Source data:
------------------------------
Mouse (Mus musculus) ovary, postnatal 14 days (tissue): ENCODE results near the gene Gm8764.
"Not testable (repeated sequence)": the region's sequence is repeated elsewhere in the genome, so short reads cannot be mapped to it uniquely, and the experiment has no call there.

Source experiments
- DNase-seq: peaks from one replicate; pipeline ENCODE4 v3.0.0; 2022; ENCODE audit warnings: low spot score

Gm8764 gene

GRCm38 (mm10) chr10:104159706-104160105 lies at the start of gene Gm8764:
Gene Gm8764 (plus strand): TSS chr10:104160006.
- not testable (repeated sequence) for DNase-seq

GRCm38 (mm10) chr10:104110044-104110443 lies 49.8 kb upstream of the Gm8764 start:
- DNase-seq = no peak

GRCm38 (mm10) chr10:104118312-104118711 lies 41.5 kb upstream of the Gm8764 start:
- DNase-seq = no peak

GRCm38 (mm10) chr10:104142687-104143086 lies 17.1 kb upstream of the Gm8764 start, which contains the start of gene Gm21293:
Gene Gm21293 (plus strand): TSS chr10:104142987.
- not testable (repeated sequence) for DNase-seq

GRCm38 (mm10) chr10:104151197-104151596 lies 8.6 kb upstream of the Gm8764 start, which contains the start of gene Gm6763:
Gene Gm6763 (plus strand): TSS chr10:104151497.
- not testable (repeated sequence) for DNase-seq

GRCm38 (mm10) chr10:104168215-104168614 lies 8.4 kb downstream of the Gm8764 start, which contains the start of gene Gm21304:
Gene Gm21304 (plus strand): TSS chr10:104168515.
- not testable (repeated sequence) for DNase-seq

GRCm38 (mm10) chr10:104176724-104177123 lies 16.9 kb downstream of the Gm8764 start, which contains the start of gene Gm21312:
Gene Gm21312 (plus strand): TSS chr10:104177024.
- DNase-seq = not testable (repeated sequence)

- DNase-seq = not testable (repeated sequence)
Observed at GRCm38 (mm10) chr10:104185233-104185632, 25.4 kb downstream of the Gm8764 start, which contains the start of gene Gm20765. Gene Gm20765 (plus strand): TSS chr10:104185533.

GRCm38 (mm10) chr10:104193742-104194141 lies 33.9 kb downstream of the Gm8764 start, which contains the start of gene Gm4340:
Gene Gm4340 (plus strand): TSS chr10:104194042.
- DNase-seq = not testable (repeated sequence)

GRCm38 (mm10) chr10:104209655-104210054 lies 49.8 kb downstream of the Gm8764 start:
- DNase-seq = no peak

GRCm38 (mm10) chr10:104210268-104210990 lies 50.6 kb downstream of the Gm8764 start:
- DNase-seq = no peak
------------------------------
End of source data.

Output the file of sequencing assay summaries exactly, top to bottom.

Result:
Mouse (Mus musculus) ovary, postnatal 14 days (tissue): ENCODE results near the gene Gm8764.
"Not testable (repeated sequence)": the region's sequence is repeated elsewhere in the genome, so short reads cannot be mapped to it uniquely, and the experiment has no call there.

Source experiments
- DNase-seq: peaks from one replicate; pipeline ENCODE4 v3.0.0; 2022; ENCODE audit warnings: low spot score

Gm8764 gene

GRCm38 (mm10) chr10:104159706-104160105 lies at the start of gene Gm8764:
Gene Gm8764 (plus strand): TSS chr10:104160006.
- not testable (repeated sequence) for DNase-seq

GRCm38 (mm10) chr10:104110044-104110443 lies 49.8 kb upstream of the Gm8764 start:
- DNase-seq = no peak

GRCm38 (mm10) chr10:104118312-104118711 lies 41.5 kb upstream of the Gm8764 start:
- DNase-seq = no peak

GRCm38 (mm10) chr10:104142687-104143086 lies 17.1 kb upstream of the Gm8764 start, which contains the start of gene Gm21293:
Gene Gm21293 (plus strand): TSS chr10:104142987.
- not testable (repeated sequence) for DNase-seq

GRCm38 (mm10) chr10:104151197-104151596 lies 8.6 kb upstream of the Gm8764 start, which contains the start of gene Gm6763:
Gene Gm6763 (plus strand): TSS chr10:104151497.
- not testable (repeated sequence) for DNase-seq

GRCm38 (mm10) chr10:104168215-104168614 lies 8.4 kb downstream of the Gm8764 start, which contains the start of gene Gm21304:
Gene Gm21304 (plus strand): TSS chr10:104168515.
- not testable (repeated sequence) for DNase-seq

GRCm38 (mm10) chr10:104176724-104177123 lies 16.9 kb downstream of the Gm8764 start, which contains the start of gene Gm21312:
Gene Gm21312 (plus strand): TSS chr10:104177024.
- DNase-seq = not testable (repeated sequence)

- DNase-seq = not testable (repeated sequence)
Observed at GRCm38 (mm10) chr10:104185233-104185632, 25.4 kb downstream of the Gm8764 start, which contains the start of gene Gm20765. Gene Gm20765 (plus strand): TSS chr10:104185533.

GRCm38 (mm10) chr10:104193742-104194141 lies 33.9 kb downstream of the Gm8764 start, which contains the start of gene Gm4340:
Gene Gm4340 (plus strand): TSS chr10:104194042.
- DNase-seq = not testable (repeated sequence)

GRCm38 (mm10) chr10:104209655-104210054 lies 49.8 kb downstream of the Gm8764 start:
- DNase-seq = no peak

GRCm38 (mm10) chr10:104210268-104210990 lies 50.6 kb downstream of the Gm8764 start:
- DNase-seq = no peak